Car makers are dealing with Europe’s armies with hybrid and electric rides


PARIS – In the past, military vehicles needed to roll; Now, they must be equipped with complex communications systems, radars, lasers, jammers and other electronic systems, turning battle tours into mobile power stations.


European automakers were quick to jump into the electric propulsion feasibility study, delivering products that promise to satisfy the needs of militaries for more efficient energy storage, quieter engines and lower thermal signatures. Last week, they showcased their latest and greatest technology on the grounds of the biennial European Trade Conference, which takes place outside of Paris.

But while the world of civilian vehicles has successfully deployed hybrid and electric cars on city streets, the defense sector, now able to take advantage of those civilian technological advances, is just getting started.

Industry leaders who spoke to Defense News shared how the discourse around hybrid and all-electric vehicles, especially tactical vehicles, has shifted in the past few years, as nations increasingly balance rising energy needs against equally rising fuel prices, and address the effects of climate change within their services.

Nexter has been working on hybrid technologies for about 20 years now, according to Sebastien Roy, lead energy research and technology at Nexter. In an interview at the Nexter stand at the conference, Roy said that the French company developed an initial hybrid renderer from 2003 to 2004, not in response to specific requirements, but merely to start evaluating the technology.

Since then, the company has been able to take advantage of new hybrid propulsion technologies being developed in the civilian vehicle industry — some of which are more compact and capable, especially when it comes to batteries. “Those technological advances in the civilian world have allowed us to say, ‘Well, we’ll soon be able to integrate it into military vehicles,'” Roy said.

The discourse about electric and hybrid tactical vehicles at the Parc des Expositions here has been much louder than what was heard at the same show four years ago. Demonstrators spread across corners of the parade floor, from the Arquus’ Scarabee light armored vehicle equipped with an all-hybrid engine, to the FFG’s bright blue Genesis 8×8 armored personnel carrier.

Michael Muller, the company’s vice president for proprietary technology, said the German company — which represents Flensburger Fahrzeugbau Gesellschaft — developed the experimental Genesis instrument just to test the capabilities of the on-tank hybrid system.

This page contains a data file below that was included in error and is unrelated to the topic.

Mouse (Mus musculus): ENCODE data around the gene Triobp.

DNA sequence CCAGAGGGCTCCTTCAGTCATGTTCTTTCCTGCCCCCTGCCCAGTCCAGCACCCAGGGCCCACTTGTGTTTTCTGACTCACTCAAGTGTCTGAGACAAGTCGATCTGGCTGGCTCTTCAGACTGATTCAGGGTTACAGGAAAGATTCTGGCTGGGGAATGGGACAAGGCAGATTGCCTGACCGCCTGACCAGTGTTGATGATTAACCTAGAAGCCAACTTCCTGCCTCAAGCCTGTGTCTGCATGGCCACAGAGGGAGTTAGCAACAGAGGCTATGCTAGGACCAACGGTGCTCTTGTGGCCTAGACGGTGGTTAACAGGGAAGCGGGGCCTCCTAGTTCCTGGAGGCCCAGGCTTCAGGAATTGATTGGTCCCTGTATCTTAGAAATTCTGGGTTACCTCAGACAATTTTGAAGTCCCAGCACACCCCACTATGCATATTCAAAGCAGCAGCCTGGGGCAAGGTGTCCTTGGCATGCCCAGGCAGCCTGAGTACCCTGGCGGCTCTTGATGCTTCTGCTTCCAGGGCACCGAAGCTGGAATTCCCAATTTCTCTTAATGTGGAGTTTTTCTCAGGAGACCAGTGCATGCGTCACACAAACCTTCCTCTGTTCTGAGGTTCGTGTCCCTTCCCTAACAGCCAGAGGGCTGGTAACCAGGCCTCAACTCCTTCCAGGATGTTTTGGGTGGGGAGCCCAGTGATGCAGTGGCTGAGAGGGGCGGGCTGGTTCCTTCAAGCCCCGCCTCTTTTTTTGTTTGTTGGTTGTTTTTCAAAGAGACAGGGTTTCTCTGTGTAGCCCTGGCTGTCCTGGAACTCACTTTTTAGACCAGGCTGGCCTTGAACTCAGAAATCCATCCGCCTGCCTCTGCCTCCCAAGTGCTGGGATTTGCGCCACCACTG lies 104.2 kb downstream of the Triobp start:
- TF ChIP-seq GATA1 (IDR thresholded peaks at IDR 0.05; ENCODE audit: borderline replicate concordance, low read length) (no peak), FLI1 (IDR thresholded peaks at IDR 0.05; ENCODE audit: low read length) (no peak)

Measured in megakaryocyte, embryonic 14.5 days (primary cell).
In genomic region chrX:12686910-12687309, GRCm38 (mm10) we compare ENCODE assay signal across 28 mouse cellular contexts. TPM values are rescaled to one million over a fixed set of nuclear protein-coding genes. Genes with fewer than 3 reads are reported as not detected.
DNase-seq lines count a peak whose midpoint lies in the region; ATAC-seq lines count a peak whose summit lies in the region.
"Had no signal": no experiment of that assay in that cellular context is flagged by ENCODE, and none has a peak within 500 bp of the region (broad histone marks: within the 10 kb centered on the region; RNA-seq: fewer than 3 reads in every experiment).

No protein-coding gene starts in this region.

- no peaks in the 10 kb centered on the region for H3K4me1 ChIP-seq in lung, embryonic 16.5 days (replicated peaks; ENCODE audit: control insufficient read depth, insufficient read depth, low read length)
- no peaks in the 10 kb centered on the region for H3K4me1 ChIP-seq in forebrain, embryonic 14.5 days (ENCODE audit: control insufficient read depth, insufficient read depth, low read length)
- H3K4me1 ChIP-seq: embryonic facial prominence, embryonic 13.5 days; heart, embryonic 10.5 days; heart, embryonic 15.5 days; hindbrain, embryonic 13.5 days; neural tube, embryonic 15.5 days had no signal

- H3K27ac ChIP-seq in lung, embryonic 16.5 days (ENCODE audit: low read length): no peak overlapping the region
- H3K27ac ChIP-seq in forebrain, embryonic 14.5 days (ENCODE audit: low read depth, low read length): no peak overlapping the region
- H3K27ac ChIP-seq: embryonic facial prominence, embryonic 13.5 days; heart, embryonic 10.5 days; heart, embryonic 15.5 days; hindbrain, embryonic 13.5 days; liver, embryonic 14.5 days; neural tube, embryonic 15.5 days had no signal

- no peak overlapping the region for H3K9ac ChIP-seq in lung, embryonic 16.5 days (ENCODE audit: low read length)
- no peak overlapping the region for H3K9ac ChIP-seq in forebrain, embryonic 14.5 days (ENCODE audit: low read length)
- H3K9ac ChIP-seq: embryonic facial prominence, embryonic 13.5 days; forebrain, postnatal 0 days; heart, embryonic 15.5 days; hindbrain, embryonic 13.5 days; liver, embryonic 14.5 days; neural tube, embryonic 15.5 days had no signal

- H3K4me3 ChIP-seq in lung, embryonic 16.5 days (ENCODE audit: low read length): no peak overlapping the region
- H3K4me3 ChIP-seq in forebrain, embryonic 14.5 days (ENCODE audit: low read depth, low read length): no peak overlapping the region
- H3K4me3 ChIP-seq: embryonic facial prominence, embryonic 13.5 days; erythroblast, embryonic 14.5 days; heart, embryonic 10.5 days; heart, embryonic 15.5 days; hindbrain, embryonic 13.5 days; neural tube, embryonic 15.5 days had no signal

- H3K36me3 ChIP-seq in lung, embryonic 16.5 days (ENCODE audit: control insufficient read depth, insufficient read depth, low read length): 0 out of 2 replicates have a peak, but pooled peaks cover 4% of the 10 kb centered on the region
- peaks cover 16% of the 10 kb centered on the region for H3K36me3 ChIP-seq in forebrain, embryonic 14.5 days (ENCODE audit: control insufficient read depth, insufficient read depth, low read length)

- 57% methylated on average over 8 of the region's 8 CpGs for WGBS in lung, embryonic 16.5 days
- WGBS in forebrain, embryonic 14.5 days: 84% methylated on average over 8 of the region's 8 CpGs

The engineers “wanted to get the knowledge, to be … very early in the market to learn how to handle this technology, the high voltage systems, how to build them, and maintain them,” he told Defense News at the company’s booth at the show. He added that the Genesis was developed five years ago, and debuted at an FFG event in 2021.

French company Texelis displayed a complete model of its MR400 4×4 armored vehicle at its booth, which features a new electric motor on wheels, developed by Texelis and UK-based Qinetiq.

The MR400 was derived from the Texelis vehicle design for the French Army’s VBMR Serval multirole vehicle program, to which the company – which was part of the Volvo Group until 2008 – and Nexter were prime contractors.

Four years ago, when the Serval design was being developed, Texelis was already considering integrating the hybrid drivetrain, said Sebastien Guilon, the company’s director of export sales. While that requirement has not yet been made, talks are ongoing, and Texlis is “already thinking about what it will look like,” he told Defense News at the conference. “What we understood was that it had to be something very fast” to integrate and install on the Serval in the future, he added.

Meanwhile, General Dynamics European Land Systems (GDELS) presented an all-electric version of its DURO 4×4 Tactical All-Terrain Vehicle at the conference.

The DURO-e, as it’s been called, features a variable powertrain that includes a diesel engine and a pure electric powertrain that comes in either a battery-powered or fuel-cell version, along with capabilities that include a silent engine, boost, and an extended silent clock, per company. The DURO-e claims a signature of low heat and noise, along with high energy efficiency and a self-contained power supply.

In a press release, the company said General Dynamics has partnered with Switzerland-based Magna Powertrain Engineering Center-Steyr and Switzerland-based Phi Power AG to produce the DURO-e. The original DURO was designed for the Swiss Army.

Company officials at the show said Rheinmetall is also evaluating hybrid and electric technologies for its future cars. On the sidelines of its Eurosatory stand, Rheinmetall has set up a space dubbed Technology Cube, designed to be able to discuss future vehicle requirements with current and future customers. Delegates can be seen moving in and out of space, including senior leaders of the Hungarian Army, who have committed to purchasing the Lynx Rheinmetall Infantry Fighting Vehicle.

The hybrid future of the French army